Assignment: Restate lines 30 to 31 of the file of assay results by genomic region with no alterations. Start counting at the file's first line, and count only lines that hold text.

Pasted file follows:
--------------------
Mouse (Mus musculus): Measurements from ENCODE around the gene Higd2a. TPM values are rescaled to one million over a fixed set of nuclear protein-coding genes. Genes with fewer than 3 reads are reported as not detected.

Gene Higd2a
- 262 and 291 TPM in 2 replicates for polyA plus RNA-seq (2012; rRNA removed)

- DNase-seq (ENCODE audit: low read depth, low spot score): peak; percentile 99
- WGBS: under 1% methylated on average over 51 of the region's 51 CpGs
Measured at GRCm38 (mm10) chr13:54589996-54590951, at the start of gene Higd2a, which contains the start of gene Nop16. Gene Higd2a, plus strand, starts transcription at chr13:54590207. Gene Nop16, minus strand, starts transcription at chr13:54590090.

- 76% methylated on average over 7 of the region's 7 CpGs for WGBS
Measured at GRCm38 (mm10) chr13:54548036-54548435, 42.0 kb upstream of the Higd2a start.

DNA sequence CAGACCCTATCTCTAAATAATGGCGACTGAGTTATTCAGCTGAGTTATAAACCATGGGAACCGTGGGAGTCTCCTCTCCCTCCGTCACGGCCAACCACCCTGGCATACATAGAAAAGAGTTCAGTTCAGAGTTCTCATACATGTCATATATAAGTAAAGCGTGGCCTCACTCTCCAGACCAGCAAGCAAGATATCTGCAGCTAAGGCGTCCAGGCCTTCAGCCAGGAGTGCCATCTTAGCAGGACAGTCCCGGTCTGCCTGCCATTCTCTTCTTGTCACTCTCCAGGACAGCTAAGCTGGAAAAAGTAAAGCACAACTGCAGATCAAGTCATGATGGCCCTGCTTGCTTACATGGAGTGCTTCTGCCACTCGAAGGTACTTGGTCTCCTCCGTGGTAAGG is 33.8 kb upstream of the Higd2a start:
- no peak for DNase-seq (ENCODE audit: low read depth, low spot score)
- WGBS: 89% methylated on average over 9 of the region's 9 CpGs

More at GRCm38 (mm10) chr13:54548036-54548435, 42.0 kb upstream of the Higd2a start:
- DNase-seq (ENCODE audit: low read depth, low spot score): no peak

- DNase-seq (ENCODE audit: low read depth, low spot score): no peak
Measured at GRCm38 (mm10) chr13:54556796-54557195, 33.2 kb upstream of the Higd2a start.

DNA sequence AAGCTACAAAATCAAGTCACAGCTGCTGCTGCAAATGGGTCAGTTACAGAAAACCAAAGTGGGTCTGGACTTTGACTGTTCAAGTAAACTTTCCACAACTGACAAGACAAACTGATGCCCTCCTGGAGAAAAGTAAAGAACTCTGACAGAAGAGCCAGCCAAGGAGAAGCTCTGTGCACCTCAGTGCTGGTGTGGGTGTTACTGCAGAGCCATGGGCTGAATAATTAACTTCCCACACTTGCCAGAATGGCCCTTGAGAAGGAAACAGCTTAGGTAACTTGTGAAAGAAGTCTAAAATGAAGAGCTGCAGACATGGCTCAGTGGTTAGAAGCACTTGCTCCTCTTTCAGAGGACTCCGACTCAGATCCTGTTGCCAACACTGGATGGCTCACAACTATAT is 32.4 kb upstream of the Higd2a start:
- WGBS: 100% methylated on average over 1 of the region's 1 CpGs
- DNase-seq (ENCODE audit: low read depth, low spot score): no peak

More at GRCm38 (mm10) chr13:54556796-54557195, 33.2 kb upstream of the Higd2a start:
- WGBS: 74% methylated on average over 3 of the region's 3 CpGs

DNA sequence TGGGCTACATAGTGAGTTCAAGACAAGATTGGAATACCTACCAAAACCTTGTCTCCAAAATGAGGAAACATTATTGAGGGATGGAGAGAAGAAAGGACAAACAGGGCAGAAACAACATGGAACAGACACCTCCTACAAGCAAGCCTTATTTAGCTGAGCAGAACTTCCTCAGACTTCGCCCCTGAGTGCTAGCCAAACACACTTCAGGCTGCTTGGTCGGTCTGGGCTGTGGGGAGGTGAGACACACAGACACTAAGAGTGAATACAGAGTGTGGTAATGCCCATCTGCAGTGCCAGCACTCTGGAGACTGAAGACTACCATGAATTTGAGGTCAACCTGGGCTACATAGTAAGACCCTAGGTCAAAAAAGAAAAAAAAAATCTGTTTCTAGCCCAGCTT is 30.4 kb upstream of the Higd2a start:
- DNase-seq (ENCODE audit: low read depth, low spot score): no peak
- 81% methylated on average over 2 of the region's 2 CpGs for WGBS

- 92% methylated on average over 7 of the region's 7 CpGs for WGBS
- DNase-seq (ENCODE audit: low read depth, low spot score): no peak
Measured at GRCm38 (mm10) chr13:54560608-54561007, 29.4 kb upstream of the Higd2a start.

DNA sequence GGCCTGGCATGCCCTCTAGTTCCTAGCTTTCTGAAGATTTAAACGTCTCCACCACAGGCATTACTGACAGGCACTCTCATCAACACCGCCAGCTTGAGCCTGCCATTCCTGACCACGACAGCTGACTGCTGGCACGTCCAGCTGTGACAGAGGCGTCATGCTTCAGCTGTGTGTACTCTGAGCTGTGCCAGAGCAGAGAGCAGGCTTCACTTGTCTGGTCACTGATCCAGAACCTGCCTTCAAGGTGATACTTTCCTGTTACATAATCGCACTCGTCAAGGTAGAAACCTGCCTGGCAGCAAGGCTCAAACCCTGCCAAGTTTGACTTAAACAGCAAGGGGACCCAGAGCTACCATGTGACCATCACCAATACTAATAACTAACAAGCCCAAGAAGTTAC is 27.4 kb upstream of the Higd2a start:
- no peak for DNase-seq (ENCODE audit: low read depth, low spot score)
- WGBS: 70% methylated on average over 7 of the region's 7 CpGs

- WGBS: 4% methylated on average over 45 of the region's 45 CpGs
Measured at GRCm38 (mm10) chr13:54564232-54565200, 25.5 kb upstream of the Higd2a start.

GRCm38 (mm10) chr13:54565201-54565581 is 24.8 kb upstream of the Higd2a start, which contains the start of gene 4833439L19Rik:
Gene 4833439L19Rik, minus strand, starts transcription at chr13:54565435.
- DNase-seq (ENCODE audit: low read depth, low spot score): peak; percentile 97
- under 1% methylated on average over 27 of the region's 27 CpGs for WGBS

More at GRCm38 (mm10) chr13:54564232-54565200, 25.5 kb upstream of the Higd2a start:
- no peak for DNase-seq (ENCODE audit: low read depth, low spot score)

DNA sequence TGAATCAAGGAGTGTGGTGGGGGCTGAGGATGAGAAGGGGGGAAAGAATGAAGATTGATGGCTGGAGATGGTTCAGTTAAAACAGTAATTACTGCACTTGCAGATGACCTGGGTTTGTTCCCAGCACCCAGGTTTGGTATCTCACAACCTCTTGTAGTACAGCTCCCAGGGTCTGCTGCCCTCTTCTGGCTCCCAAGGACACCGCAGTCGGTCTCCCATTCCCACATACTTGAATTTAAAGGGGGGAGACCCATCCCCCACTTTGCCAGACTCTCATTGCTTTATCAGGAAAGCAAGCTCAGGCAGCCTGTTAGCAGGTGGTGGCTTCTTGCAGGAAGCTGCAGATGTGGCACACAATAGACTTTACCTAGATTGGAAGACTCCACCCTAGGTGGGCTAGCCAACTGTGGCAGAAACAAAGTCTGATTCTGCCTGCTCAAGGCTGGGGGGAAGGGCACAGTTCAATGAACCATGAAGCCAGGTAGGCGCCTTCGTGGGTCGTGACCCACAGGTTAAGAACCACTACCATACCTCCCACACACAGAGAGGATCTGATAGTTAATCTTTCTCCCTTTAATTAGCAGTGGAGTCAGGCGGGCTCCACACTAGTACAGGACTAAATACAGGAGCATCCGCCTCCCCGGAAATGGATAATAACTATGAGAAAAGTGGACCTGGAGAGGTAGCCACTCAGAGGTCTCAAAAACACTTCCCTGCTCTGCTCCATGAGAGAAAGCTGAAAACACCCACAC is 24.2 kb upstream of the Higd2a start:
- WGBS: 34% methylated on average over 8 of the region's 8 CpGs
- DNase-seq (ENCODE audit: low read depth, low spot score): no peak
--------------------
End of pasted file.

- WGBS: 4% methylated on average over 45 of the region's 45 CpGs
Measured at GRCm38 (mm10) chr13:54564232-54565200, 25.5 kb upstream of the Higd2a start.